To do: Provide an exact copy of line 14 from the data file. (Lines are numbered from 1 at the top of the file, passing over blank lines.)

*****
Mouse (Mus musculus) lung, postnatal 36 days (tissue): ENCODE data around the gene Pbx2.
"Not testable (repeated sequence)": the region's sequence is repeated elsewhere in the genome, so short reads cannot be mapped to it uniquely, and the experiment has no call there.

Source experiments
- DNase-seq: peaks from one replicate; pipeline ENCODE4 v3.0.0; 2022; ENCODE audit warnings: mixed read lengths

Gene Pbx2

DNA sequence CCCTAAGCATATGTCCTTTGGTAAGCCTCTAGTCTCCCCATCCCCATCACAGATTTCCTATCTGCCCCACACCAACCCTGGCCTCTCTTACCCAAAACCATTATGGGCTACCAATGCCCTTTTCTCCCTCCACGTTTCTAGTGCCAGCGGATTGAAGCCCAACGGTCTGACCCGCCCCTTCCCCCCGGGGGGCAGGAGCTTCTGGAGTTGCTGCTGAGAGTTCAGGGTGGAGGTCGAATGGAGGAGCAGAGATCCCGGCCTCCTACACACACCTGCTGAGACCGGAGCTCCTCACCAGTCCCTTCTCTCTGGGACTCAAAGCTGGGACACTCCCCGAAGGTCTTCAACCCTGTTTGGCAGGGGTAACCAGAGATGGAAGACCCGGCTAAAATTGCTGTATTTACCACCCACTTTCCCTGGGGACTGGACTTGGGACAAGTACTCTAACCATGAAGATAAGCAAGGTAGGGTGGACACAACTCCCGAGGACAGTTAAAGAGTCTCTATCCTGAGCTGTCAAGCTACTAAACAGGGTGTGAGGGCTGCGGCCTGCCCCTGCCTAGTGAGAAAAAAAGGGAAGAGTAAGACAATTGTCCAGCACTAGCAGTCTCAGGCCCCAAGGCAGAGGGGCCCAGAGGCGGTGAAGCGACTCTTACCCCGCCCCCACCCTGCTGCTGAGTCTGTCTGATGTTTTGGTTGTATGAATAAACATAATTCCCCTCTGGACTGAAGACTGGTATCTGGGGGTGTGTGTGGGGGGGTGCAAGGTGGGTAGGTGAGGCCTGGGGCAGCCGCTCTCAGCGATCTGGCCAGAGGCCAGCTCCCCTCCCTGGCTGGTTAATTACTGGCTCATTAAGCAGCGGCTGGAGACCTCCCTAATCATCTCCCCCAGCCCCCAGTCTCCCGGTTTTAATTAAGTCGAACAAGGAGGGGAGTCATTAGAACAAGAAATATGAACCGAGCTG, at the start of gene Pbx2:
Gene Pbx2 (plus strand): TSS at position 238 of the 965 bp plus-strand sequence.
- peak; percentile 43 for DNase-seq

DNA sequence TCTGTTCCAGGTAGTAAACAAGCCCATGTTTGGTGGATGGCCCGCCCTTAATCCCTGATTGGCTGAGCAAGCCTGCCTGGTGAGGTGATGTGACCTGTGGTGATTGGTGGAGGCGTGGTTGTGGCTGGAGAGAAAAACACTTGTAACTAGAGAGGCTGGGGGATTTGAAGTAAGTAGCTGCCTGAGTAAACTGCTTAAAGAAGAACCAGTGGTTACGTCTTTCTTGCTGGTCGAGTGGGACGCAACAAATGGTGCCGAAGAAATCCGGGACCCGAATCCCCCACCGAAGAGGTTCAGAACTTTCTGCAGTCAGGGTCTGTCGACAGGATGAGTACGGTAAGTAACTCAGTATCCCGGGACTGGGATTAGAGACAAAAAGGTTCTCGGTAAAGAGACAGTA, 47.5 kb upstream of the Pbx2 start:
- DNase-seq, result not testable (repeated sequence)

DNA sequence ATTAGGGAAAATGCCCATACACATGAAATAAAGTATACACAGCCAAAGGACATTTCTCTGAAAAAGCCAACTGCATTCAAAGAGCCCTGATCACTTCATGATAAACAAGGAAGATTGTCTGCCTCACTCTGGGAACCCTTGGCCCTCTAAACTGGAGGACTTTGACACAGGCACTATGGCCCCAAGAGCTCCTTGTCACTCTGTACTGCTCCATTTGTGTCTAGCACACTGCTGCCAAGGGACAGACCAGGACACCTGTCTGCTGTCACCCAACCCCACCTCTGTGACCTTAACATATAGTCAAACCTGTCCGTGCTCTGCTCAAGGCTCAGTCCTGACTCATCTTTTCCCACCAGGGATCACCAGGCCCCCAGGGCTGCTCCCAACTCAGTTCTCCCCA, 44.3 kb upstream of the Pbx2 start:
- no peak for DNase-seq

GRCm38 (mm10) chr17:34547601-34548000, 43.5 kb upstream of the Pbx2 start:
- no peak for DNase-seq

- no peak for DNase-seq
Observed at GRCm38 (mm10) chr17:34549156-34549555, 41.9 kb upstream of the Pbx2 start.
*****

- no peak for DNase-seq